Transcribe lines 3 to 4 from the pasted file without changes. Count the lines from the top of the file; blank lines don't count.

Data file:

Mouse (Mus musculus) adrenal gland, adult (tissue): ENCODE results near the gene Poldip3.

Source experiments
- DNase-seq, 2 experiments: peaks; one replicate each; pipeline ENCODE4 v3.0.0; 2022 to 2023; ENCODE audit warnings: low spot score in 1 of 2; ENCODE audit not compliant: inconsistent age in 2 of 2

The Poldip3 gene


- DNase-seq, 2 experiments: peaks; one replicate each; pipeline ENCODE4 v3.0.0; 2022 to 2023; ENCODE audit warnings: low spot score in 1 of 2; ENCODE audit not compliant: inconsistent age in 2 of 2

The Poldip3 gene